Technology changed how we discover and consume music. We now live in a more digital world than analog. People are now being able to switch between the two; this changes the perception of music.
Krukowski had enlightened us on how something is powerful in recuperating with power has rejected.
This brings one to crate-digging, which is not just shopping. It is sorting through bins and bins that the current mainstream has no use for, even yesterday hits, broken, useless and bring it back to life, make it be of power, that has been inadequate not of one’s taste, therefore, the lot of “the rejected.”
These are often of the “marginal” not involved in the main event, but one goes digging searching for objects that cannot be found anywhere else old-fashioned or incomprehensible.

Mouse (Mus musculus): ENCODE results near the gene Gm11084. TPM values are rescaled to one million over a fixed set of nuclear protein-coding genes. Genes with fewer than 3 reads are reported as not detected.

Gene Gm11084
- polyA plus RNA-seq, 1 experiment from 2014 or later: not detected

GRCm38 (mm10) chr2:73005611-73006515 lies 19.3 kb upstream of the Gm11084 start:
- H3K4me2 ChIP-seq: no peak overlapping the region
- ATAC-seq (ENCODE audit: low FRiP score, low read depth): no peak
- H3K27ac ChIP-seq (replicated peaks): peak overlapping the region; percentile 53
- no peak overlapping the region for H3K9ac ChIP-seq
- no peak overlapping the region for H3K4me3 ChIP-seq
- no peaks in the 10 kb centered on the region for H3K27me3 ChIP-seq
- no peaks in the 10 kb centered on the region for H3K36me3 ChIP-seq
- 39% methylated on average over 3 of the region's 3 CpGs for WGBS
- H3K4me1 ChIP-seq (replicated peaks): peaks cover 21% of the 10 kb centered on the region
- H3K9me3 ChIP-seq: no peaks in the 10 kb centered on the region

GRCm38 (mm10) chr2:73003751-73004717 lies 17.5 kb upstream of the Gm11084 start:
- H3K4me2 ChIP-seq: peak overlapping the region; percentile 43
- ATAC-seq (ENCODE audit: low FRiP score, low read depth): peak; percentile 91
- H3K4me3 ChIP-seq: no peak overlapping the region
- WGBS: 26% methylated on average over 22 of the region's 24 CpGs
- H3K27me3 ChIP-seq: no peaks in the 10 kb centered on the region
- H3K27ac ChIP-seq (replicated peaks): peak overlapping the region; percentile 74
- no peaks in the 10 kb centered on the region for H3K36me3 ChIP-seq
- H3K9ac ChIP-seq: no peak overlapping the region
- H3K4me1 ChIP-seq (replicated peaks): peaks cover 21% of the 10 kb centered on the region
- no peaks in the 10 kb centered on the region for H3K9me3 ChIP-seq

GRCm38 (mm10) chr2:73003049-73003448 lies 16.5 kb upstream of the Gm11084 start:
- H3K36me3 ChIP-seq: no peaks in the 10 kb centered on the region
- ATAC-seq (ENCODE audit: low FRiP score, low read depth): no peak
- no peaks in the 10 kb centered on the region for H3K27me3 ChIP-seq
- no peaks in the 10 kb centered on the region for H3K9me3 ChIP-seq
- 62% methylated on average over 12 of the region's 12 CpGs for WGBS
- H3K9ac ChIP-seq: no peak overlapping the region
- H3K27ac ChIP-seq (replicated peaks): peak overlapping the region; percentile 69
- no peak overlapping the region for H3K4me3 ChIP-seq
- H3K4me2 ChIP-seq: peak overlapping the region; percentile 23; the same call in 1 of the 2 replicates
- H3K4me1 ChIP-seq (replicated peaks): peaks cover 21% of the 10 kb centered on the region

Forced Exposure and Paul Lamare enter the digital world that creates a musical universe that is predictable to you. Now you will discover what you want to hear based on your interest or desire, “the repressed,” and not be surprised by anything random.
Music has dematerialized, no longer an object to be bought or sold yet powerful. With algorithms and playlists, Spotify has created a media universe that adapts to us.
No longer are you surprised by random song recommendations; no one wants to be surprised.
Algorithms make it more accurate for you to discover the suitable grain of sand (music, song in particular) based on the context of your mood.
Spotify gives us want we probably like and what we are already comfortable with to let it keep on playing.